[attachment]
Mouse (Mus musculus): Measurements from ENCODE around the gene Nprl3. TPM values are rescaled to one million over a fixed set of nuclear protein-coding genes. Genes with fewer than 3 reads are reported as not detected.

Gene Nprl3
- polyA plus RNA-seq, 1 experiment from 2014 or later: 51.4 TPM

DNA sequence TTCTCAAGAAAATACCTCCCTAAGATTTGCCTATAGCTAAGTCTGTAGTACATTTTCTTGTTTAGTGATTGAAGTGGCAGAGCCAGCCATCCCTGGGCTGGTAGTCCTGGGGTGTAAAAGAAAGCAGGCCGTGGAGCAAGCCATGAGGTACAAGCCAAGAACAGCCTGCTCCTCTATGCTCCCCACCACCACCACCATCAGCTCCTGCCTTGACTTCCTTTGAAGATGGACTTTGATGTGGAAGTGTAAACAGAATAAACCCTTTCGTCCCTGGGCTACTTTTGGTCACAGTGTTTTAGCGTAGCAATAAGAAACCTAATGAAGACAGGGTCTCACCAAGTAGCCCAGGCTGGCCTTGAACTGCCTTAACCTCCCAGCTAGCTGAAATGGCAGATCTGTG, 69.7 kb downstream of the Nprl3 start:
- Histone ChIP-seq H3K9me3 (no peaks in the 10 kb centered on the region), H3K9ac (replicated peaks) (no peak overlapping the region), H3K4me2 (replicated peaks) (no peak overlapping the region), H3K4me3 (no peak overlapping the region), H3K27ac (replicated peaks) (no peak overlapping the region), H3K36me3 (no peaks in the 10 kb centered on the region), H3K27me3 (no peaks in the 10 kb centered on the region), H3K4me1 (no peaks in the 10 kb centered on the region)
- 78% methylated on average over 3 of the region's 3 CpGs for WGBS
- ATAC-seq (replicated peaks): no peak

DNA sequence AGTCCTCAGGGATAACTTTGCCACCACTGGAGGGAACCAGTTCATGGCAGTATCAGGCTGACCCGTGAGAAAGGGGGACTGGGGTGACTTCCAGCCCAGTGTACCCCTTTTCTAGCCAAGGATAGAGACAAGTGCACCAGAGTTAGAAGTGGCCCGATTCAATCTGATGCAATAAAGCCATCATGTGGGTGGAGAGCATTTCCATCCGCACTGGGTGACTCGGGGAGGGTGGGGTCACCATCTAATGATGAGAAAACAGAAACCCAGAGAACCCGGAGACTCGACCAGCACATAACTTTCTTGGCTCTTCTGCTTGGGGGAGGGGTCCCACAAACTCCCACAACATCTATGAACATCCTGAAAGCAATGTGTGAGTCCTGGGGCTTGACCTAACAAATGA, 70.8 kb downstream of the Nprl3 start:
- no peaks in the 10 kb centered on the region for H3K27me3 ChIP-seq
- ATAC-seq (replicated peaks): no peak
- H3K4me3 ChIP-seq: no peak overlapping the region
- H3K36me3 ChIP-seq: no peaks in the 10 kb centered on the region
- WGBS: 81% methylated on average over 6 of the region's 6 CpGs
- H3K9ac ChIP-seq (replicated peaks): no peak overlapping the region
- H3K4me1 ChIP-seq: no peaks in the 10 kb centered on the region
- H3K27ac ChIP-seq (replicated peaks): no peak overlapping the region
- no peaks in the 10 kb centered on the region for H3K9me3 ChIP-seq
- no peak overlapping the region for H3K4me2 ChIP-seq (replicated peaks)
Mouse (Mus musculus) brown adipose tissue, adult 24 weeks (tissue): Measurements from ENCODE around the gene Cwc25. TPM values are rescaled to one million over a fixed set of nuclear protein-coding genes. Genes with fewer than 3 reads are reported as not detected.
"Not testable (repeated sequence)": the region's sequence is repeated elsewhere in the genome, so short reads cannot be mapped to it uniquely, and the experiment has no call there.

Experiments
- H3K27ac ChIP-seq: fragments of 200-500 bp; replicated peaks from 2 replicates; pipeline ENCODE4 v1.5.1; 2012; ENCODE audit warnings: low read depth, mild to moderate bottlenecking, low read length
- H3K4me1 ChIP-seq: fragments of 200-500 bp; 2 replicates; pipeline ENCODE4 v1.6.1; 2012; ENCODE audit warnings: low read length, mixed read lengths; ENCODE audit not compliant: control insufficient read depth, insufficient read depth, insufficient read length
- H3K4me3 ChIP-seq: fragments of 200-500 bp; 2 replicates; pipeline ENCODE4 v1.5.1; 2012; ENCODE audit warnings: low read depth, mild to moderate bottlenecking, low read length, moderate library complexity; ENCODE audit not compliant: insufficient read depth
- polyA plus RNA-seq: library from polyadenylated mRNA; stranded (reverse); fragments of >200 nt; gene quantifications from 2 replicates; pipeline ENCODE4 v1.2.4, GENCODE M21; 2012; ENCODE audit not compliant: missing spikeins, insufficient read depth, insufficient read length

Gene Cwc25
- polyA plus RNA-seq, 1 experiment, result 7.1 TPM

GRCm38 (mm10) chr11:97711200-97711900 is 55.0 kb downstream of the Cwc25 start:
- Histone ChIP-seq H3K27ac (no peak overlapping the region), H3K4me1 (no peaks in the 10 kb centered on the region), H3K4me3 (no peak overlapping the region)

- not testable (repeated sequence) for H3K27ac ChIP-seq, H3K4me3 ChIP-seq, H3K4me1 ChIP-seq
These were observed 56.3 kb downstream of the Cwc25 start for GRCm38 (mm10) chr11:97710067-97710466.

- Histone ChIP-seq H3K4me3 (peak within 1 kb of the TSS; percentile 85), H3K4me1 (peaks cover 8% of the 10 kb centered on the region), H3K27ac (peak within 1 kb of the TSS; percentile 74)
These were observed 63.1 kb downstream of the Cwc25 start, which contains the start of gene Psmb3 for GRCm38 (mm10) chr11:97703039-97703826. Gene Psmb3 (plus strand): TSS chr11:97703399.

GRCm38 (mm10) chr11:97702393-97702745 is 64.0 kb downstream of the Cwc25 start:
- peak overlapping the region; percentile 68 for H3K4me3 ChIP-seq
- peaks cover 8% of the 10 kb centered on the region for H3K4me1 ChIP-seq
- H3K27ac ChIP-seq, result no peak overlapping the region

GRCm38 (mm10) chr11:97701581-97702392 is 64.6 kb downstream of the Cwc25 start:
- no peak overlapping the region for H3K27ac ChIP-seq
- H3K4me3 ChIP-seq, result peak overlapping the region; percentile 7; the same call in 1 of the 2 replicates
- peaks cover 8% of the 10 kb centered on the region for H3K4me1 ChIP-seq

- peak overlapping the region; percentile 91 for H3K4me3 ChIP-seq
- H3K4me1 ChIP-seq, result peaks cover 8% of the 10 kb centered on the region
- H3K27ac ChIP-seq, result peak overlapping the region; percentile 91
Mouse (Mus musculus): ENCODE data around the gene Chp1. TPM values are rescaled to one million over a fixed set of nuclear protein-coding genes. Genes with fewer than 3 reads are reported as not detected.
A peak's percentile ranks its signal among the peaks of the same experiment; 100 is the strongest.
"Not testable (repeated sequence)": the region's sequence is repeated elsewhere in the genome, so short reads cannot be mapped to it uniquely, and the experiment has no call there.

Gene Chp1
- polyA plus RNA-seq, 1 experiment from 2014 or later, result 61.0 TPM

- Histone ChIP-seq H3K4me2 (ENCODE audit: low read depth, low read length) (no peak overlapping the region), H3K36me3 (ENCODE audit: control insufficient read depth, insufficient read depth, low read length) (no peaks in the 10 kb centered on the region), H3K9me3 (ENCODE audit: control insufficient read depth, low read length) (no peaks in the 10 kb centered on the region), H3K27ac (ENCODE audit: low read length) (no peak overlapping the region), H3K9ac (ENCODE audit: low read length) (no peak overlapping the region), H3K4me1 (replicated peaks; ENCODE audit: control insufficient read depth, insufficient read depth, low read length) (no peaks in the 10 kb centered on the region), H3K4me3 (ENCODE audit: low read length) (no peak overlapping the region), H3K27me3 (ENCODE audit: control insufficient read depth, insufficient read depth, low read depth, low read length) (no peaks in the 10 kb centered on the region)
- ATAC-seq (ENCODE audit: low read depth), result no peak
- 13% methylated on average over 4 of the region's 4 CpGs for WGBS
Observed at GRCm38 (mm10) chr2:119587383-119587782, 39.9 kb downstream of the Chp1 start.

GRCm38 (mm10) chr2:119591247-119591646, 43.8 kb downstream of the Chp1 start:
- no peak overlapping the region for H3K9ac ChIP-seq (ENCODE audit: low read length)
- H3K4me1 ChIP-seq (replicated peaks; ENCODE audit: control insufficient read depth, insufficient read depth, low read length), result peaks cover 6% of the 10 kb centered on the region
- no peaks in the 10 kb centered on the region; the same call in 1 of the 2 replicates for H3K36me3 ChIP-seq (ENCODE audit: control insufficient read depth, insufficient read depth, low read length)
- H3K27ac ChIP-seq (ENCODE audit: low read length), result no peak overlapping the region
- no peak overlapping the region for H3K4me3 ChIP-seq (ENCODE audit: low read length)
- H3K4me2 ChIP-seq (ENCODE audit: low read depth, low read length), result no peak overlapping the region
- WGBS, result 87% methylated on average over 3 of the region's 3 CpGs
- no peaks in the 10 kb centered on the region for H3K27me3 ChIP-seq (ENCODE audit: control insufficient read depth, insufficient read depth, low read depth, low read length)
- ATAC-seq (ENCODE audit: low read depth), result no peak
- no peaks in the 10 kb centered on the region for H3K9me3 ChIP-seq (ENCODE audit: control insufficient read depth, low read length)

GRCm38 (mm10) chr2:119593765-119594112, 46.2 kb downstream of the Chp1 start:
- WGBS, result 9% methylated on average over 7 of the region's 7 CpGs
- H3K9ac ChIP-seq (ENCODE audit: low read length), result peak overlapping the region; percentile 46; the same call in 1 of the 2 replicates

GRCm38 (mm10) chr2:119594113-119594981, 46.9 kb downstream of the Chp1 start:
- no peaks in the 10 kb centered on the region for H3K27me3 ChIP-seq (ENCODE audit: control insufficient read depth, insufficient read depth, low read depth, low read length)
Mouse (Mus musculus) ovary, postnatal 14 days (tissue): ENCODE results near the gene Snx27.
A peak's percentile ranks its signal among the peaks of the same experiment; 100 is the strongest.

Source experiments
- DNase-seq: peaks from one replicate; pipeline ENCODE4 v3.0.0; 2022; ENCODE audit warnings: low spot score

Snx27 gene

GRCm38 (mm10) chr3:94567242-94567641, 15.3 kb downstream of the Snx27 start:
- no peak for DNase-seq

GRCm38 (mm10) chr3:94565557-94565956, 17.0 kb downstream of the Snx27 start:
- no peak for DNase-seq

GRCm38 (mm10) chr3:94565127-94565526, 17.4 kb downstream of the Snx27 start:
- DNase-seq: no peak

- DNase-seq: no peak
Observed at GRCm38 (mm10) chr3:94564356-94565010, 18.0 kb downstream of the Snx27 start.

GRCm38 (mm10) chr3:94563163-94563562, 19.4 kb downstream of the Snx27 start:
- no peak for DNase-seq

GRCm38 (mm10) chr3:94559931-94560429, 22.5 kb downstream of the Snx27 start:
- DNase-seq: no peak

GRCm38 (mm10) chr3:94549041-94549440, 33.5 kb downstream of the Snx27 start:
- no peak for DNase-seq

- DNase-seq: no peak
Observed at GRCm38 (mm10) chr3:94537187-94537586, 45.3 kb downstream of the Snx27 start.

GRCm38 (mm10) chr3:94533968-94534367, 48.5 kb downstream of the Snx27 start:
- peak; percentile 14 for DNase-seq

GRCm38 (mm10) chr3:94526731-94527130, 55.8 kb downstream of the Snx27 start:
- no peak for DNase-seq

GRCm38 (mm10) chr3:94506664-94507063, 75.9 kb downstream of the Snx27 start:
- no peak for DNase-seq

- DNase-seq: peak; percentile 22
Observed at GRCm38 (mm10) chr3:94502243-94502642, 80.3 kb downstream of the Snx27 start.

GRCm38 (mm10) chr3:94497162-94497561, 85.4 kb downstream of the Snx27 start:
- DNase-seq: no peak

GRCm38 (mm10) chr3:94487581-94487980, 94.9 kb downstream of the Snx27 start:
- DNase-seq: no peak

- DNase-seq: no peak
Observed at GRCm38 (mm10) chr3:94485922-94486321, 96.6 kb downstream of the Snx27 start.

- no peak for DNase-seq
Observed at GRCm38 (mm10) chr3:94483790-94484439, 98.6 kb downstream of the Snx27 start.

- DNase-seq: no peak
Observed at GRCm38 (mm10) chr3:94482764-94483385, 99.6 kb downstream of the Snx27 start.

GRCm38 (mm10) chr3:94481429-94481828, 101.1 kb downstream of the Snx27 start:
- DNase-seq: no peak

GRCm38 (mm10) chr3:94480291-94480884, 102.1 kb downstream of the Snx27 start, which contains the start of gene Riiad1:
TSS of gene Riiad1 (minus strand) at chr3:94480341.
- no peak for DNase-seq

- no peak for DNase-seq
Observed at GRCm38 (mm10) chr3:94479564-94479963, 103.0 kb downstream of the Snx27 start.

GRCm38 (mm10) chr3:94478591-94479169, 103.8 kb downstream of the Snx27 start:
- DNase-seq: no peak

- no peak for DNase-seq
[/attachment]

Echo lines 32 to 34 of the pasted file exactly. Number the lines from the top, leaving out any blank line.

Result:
- Histone ChIP-seq H3K4me3 (peak within 1 kb of the TSS; percentile 85), H3K4me1 (peaks cover 8% of the 10 kb centered on the region), H3K27ac (peak within 1 kb of the TSS; percentile 74)
These were observed 63.1 kb downstream of the Cwc25 start, which contains the start of gene Psmb3 for GRCm38 (mm10) chr11:97703039-97703826. Gene Psmb3 (plus strand): TSS chr11:97703399.

GRCm38 (mm10) chr11:97702393-97702745 is 64.0 kb downstream of the Cwc25 start: